Learning to Look
Looking Up. Montreux, Switzerland. 2013.
I sometimes wonder which of my five senses I would least like to lose: my sight, hearing, smell, touch or taste.
My eldest sister, Alison, grew up profoundly deaf and her ability to communicate despite her disability has always inspired me. She visited me in Geneva this weekend and I hoped to talk to her about her hearing. I had planned to ask her questions about how it felt when her cochlear implant was inserted, over ten years ago now. You can read a bit about cochlear implants here if you'd like to know more.
Alison in Swizerland. December, 2013.
People often ask me if we use sign language in our family, and the answer is no, Alison lipreads. I think this is such an incredible skill and I really admire her ability to do this in big groups of people. I think growing up with Alison made me a lot more effusive, using gestures and facial expressions to communicate. In a way, I think she made it easier for me to strike up conversations with strangers, whether we shared a language or not.
After a while the thought of grilling my sister on her holiday seemed a bit naff, and actually, I just wanted to enjoy the weekend with her. I soon realized though that by simply spending time with Alison, I observed so much more than usual. The birds, the markets, the mountains; visually, everything seemed a bit clearer, a bit brighter. It felt as though everything was in high definition, just for the weekend.
Seagulls in Geneva. December, 2013.
We took a train from Geneva to Montreux at the other end of the croissant-shaped Lac Léman and couldn’t have asked for better light. The sun was so bright, the sky was so blue, and the mountains were topped with perfect peaks of snow.
View towards Valais from Montreux. Switzerland, 2013.
By the lakeside we found birds swimming and sat to watch them for a while. It's incredible how much character birds have when you can sit long enough to watch them.
Takeoff. Montreux, Switzerland. 2013.
A family soon came and joined us. When I heard them speaking Arabic I decided to try out mine. I said, in my happiest voice, and shakiest Arabic, ‘merhabar fils Suisseria!’ - welcome in Switzerland! - and tried to explain that I was studying some Arabic in Geneva: ‘ana darastu fils al madrasa fils Geneva.’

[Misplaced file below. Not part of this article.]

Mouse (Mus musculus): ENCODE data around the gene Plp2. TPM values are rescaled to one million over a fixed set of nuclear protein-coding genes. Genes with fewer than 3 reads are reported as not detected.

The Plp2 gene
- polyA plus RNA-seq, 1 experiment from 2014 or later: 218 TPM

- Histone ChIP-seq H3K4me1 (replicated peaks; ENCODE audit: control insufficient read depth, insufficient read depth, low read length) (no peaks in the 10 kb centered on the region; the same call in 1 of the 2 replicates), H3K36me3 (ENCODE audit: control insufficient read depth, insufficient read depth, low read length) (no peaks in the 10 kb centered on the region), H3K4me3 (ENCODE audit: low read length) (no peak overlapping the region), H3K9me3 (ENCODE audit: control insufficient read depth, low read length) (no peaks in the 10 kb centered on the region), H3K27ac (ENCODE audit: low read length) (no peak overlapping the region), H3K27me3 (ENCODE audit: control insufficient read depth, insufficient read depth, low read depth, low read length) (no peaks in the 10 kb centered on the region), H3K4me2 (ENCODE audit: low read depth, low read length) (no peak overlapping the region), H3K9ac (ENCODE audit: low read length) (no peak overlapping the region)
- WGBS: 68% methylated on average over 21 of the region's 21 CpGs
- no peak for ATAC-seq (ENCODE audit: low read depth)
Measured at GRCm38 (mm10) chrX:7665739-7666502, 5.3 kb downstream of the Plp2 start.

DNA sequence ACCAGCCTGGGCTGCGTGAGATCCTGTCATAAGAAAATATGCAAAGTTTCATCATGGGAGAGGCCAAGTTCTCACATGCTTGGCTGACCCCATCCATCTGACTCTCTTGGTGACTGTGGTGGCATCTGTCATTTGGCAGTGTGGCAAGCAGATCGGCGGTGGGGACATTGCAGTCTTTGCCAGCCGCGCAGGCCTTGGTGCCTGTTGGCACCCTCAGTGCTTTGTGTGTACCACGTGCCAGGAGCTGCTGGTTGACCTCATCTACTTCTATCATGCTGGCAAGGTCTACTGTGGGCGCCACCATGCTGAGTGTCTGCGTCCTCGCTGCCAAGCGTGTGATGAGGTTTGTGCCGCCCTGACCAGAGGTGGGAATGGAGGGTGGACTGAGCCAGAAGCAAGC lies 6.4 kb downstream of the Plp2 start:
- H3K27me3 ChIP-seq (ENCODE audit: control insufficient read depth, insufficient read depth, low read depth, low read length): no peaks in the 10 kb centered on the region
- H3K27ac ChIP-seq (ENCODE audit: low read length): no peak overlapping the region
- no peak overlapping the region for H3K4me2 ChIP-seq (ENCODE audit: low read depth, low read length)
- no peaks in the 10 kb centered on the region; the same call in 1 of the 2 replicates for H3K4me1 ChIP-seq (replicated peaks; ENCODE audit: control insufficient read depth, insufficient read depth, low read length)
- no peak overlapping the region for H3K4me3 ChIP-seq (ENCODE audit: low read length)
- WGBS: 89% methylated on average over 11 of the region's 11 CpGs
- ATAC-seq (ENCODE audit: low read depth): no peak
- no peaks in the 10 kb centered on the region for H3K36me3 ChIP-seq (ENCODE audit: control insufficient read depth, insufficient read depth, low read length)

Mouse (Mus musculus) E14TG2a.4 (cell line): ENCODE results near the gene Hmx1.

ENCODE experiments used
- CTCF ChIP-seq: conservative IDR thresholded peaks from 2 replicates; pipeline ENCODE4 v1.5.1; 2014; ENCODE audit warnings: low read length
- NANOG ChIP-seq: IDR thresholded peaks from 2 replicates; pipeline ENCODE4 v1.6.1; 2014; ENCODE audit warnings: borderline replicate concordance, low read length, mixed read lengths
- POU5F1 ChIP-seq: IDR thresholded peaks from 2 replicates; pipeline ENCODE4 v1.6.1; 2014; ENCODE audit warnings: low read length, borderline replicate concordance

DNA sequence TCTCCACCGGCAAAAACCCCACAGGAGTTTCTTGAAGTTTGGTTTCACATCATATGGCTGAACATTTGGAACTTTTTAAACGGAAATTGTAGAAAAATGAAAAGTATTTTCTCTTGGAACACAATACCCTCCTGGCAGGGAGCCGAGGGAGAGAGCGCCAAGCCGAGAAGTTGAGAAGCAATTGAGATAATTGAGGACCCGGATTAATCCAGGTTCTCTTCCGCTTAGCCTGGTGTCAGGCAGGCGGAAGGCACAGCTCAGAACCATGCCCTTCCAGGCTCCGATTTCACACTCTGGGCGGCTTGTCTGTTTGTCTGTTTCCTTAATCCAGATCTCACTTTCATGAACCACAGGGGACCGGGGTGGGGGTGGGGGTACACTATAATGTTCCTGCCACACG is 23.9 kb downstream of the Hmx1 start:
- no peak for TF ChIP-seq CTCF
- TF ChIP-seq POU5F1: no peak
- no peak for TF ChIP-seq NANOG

Making friends by the lake: an Iraqi grandmother visiting her family in Switzerland. December, 2013.
There was a grandmother, a mother and two children. They were from Iraq, though the mother and children were living in Sierre, Switzerland. We soon switched to French, then her little son tried out his English on me, and I once again tried to tell them a bit more about myself and Alison in Arabic.
I asked Alison afterwards if not knowing a completely alien language could compare to deafness. She said no, it was something different. I first learnt French in Togo, West Africa, and two years into my life in Geneva, I feel pretty comfortable in a Francophone crowd, but I remember in the first few months feeling completely out of my depth in conversations, nodding enthusiastically but understanding little (not unlike these ladies). It was disorientating, embarrassing, confusing and above all, absolutely exhausting. I lost my voice sometimes, not knowing how to form sentences, preferring to listen intensely. It's the closest I can come to empathizing with Alison's deafness, and even then, it's worlds away from her experience. For her, every conversation requires courage, and I admire her so much for entering into those conversations. She has a great reputation in the surgery where she works as a Health Care Assistant, making her patients feel safe, comfortable and cared for.
She also pointed out things and made me see so much more than I would normally have seen on a lazy Saturday afternoon.
Like this incredible sun slipping behind the mountain at dusk
Like this lucky moon-seeking paraglider
I felt like the whole weekend was full of looking, seeing, and looking again. We looked more than we spoke, and actually, the silence we shared inspired me to write this. It's beautiful to see what is quietly on display if we choose to look a bit closer sometimes.
The quiet grace of pigeons. Montreux, Switzerland, 2013.